Albert Krieger, Susan Van Dusen’s law partner for over thirty years and mentor, died two weeks ago at the age of 96. Many of us who have been practicing for decades didn’t have the privilege of having a female mentor, simply because of the lack of other women in the field. But, for those of us who had a wonderful male colleague serve as our mentor, none were as lucky as Susan Van Dusen, who had Albert Krieger. While I have committed to highlighting only women on this blog, I am making an exception here not only because of what Albert meant to the entire defense bar, but because of what he meant to my beloved law partner and all that he did to support her in her career.
If any of you have worked with Susan, you know she has the blood of a fierce defender running through her veins. Albert used to say “Don’t be fooled by her pearls and Mary Janes. She is tough as nails.” Our clients are often shocked by what comes out of her mouth, but they quickly come to understand that (to use her description) she is like a mother bird sitting on her eggs in protecting them. Susan would be the first to tell you that she credits this well-honed instinct to protect and defend her clients to famed criminal defense attorney Albert Krieger.
For those of you who did not know Albert Krieger, he practiced as a criminal defense lawyer for over sixty years. Just last week, the New York Times highlighted Albert’s life and legal career. He practiced law in New York City for twenty-two years before relocating to Miami, Florida in the 1970s. He was a founder of the National Criminal Defense College and was one of the founding members of NACDL, serving as its president from 1979-1980. He also served as Chair of the ABA Criminal Justice Section and served on the ABA Justice Kennedy Commission. He was highly recognized in his career — receiving the Charles R. English Award from the ABA Criminal Justice Section, the Lifetime Achievement Award and Heeney Award from NACDL, and the Fifth Annual Award for Significant Contributions to the Criminal Justice System from the California Attorneys for Criminal Justice, to name just a few.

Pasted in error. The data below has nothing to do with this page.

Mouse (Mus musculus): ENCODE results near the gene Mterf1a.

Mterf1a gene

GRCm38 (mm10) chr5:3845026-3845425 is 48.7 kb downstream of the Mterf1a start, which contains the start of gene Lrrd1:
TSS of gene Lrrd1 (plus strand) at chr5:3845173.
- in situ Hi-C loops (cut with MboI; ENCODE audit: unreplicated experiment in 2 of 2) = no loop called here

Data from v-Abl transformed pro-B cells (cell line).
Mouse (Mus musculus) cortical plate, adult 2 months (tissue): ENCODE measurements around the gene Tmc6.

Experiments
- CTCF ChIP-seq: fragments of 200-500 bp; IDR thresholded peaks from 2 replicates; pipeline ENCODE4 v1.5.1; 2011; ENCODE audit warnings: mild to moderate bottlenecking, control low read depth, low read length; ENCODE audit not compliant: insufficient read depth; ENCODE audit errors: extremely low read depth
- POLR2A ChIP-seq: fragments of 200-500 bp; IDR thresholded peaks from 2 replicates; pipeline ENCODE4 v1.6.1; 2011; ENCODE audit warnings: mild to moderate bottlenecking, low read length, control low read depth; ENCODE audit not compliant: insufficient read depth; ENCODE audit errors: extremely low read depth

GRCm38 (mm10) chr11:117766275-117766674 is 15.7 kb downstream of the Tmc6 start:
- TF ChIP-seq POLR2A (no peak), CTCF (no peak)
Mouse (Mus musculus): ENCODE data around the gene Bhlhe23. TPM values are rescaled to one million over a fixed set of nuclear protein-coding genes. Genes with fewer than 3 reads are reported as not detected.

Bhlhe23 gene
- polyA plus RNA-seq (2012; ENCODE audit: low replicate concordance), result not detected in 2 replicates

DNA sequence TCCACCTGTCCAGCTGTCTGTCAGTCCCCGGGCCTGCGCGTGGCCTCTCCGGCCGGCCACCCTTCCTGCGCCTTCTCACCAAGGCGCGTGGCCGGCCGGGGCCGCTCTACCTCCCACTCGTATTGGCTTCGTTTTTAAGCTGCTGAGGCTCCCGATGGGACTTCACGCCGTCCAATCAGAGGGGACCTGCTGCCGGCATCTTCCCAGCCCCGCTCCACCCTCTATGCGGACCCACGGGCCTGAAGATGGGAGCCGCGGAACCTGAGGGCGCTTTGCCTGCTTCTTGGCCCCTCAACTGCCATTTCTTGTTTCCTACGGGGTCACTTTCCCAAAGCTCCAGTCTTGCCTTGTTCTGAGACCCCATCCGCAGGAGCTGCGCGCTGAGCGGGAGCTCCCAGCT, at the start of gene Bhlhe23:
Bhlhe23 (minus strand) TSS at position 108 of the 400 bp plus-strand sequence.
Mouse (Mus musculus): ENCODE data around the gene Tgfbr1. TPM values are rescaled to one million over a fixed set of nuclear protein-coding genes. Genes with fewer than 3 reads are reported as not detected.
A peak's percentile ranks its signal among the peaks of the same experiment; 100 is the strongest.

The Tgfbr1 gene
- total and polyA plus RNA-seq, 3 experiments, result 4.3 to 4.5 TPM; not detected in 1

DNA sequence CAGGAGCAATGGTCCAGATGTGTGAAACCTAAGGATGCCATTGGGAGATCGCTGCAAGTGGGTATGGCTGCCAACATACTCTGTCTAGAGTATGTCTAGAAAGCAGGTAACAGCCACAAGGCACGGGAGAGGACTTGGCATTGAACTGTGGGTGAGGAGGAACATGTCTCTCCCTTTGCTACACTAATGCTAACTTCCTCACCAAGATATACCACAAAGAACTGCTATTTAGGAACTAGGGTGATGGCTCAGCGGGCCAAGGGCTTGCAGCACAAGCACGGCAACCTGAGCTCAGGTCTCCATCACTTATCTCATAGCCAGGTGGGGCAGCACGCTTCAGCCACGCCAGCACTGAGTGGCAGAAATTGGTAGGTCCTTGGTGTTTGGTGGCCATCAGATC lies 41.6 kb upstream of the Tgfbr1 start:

Susan met Albert when she was a young lawyer clerking for United States District Court Judge Patricia J. Boyle in the Eastern District of Michigan. Albert was defending a physician/lab owner in a healthcare fraud trial in the same courthouse. Albert was looking for an associate with federal experience and was given Susan’s name. After interviewing Susan, he offered her a job. There were very few female federal judges back then and Susan was lucky to be working for one, so she immediately went to her for guidance. Judge Boyle picked up the phone and called Judge Mary Johnson Lowe from the Southern District of New York to get her advice. Judge Lowe told Judge Boyle, “This young woman has an opportunity of a lifetime – Albert Krieger is the finest lawyer I have ever known.” Judge Boyle told Susan she had to take the job with Albert, and that was it. That night Susan called Albert and accepted.